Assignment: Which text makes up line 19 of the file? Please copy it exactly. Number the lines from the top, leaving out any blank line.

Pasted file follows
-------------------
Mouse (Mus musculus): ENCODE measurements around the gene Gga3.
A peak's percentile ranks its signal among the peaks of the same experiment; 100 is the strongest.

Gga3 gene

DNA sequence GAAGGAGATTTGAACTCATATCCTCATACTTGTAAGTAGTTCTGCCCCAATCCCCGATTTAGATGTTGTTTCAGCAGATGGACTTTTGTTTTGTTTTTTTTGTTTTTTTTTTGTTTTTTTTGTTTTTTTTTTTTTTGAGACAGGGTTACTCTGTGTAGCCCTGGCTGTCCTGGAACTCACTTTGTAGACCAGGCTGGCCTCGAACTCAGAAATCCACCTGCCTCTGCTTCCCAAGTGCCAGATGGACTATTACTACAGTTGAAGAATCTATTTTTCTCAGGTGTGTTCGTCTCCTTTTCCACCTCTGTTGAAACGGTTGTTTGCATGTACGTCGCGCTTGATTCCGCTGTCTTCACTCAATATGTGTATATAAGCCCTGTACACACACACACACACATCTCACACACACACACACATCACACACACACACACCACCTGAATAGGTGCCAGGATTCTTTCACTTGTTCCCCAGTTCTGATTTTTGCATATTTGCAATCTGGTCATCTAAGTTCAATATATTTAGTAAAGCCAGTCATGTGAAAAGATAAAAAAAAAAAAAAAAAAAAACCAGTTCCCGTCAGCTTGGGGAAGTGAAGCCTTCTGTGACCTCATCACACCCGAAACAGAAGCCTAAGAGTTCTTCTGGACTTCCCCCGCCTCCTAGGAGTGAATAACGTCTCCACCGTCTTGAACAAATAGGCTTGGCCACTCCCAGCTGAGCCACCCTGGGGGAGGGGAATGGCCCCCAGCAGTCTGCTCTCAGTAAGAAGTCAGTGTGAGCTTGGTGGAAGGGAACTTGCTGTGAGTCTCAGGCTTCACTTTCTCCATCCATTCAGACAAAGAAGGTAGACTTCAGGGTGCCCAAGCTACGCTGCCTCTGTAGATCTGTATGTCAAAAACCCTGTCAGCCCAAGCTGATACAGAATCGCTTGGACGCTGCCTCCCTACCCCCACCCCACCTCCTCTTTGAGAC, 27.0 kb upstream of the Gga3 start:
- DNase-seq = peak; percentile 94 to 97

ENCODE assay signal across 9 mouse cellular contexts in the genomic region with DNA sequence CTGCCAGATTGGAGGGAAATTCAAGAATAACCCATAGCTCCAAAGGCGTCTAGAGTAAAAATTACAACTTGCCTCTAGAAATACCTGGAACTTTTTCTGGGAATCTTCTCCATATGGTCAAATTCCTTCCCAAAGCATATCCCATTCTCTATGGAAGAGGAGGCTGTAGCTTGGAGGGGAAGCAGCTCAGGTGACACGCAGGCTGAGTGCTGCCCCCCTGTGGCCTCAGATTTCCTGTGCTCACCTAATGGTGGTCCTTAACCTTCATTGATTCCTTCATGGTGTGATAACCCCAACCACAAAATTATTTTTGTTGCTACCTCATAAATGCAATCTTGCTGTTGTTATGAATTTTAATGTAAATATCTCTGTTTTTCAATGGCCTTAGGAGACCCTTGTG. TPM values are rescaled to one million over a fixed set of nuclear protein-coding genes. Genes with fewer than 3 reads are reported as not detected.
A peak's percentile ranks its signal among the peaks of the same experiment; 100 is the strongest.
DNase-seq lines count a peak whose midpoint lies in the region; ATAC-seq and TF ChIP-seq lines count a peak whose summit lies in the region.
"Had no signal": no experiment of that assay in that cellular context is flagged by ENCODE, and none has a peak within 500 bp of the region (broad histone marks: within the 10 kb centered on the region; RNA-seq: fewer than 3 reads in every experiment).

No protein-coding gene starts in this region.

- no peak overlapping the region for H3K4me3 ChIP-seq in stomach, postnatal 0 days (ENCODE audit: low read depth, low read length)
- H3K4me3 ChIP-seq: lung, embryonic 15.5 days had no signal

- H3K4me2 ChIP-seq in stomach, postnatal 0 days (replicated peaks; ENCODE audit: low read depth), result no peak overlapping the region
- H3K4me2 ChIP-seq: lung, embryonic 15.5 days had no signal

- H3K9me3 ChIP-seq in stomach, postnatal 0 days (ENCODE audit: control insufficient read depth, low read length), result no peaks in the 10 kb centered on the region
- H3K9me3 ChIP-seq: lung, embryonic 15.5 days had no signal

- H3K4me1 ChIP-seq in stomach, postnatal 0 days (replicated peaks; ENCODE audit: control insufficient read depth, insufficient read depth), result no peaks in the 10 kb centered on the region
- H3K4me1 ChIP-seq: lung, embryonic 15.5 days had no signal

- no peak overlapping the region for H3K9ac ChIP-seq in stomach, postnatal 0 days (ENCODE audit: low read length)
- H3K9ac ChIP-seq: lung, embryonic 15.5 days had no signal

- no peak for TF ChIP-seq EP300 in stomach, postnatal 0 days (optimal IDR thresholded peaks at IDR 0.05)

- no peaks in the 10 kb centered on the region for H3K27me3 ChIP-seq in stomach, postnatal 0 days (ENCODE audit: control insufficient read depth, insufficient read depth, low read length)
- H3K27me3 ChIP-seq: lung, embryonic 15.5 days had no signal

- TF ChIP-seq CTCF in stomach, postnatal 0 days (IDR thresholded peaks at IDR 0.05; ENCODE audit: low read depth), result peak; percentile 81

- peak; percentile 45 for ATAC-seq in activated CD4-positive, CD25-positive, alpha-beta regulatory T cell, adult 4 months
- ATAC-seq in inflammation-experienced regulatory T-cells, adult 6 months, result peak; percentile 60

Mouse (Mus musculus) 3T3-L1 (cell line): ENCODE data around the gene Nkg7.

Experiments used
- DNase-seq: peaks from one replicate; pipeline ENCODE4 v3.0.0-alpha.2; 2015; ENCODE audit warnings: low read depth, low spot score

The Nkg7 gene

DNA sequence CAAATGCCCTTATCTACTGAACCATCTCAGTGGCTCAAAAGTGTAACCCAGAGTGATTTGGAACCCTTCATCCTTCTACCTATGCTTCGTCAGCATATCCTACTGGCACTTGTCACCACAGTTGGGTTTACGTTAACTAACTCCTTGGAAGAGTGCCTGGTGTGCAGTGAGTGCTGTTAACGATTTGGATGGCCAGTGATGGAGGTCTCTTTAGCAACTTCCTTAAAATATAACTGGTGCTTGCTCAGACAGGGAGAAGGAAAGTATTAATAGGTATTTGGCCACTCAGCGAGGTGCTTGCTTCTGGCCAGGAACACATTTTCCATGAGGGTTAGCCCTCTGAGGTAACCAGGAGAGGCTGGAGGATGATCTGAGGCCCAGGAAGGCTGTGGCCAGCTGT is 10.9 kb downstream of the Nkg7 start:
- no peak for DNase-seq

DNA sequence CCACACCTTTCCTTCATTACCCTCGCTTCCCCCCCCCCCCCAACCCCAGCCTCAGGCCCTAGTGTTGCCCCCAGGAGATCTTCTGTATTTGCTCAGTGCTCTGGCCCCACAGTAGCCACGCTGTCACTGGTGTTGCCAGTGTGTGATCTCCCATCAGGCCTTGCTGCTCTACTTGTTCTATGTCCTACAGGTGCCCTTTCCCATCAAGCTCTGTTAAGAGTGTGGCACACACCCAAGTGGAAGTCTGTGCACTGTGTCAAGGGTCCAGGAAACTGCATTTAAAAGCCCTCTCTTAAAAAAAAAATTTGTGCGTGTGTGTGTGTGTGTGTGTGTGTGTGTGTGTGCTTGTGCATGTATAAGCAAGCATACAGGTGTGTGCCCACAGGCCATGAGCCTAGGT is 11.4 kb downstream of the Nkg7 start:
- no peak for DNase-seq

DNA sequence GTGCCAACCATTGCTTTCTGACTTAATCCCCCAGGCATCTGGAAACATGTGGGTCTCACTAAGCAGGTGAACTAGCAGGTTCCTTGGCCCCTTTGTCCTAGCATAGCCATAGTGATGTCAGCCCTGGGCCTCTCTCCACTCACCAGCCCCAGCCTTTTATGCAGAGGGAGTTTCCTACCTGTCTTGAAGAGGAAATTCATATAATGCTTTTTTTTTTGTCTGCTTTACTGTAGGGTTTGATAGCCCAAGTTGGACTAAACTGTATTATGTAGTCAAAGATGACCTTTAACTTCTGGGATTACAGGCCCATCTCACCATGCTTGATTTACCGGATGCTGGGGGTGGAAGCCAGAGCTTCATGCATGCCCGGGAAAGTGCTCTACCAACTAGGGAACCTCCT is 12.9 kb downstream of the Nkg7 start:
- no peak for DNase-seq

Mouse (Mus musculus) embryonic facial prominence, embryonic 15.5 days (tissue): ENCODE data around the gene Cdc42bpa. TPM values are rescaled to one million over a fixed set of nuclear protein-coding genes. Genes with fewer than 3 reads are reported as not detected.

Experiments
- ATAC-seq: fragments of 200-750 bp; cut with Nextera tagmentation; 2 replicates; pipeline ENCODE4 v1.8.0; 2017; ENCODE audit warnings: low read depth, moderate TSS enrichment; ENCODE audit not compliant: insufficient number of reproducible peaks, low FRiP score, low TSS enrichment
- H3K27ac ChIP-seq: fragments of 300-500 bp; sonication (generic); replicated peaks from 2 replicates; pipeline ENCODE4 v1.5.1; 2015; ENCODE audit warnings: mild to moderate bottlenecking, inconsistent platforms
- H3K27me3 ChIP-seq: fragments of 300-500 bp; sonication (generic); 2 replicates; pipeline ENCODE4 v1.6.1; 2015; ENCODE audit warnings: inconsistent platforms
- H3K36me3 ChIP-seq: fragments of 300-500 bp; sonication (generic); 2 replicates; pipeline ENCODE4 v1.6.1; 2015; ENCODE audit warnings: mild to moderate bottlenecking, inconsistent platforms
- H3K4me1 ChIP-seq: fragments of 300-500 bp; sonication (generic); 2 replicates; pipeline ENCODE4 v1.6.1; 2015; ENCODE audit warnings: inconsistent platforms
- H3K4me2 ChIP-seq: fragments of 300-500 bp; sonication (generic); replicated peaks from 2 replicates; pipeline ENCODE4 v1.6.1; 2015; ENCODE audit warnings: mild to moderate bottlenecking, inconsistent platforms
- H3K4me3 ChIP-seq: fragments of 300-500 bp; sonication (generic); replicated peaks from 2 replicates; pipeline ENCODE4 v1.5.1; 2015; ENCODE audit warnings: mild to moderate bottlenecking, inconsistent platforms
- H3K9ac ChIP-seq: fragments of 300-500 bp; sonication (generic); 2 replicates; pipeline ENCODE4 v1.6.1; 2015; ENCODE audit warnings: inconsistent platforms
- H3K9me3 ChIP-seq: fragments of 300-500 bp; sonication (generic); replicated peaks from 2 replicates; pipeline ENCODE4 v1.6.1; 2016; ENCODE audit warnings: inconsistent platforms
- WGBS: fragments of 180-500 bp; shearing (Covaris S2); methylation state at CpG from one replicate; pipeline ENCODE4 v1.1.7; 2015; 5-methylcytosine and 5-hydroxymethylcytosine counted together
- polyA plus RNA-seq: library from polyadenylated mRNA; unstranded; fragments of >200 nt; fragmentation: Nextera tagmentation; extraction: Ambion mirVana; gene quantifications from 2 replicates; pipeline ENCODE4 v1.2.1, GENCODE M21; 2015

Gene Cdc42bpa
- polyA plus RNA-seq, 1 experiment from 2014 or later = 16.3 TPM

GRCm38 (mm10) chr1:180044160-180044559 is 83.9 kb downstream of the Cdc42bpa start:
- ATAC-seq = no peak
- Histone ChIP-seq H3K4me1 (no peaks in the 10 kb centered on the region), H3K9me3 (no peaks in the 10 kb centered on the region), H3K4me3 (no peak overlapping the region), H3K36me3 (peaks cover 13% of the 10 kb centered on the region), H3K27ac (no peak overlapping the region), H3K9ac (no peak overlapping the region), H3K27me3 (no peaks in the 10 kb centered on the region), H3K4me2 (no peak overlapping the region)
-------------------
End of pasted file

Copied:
- no peak overlapping the region for H3K9ac ChIP-seq in stomach, postnatal 0 days (ENCODE audit: low read length)